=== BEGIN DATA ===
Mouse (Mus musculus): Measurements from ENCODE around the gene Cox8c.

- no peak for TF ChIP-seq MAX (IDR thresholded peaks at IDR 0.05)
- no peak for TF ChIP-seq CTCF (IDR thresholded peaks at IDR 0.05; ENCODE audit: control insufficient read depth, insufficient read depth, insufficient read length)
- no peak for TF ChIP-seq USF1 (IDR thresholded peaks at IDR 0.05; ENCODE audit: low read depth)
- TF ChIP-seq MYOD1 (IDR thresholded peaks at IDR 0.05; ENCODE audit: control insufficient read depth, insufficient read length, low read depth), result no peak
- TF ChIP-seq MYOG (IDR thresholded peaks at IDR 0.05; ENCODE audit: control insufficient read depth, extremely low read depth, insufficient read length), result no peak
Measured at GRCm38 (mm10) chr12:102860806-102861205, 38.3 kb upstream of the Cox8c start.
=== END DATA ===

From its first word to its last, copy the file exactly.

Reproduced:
Mouse (Mus musculus): Measurements from ENCODE around the gene Cox8c.

- no peak for TF ChIP-seq MAX (IDR thresholded peaks at IDR 0.05)
- no peak for TF ChIP-seq CTCF (IDR thresholded peaks at IDR 0.05; ENCODE audit: control insufficient read depth, insufficient read depth, insufficient read length)
- no peak for TF ChIP-seq USF1 (IDR thresholded peaks at IDR 0.05; ENCODE audit: low read depth)
- TF ChIP-seq MYOD1 (IDR thresholded peaks at IDR 0.05; ENCODE audit: control insufficient read depth, insufficient read length, low read depth), result no peak
- TF ChIP-seq MYOG (IDR thresholded peaks at IDR 0.05; ENCODE audit: control insufficient read depth, extremely low read depth, insufficient read length), result no peak
Measured at GRCm38 (mm10) chr12:102860806-102861205, 38.3 kb upstream of the Cox8c start.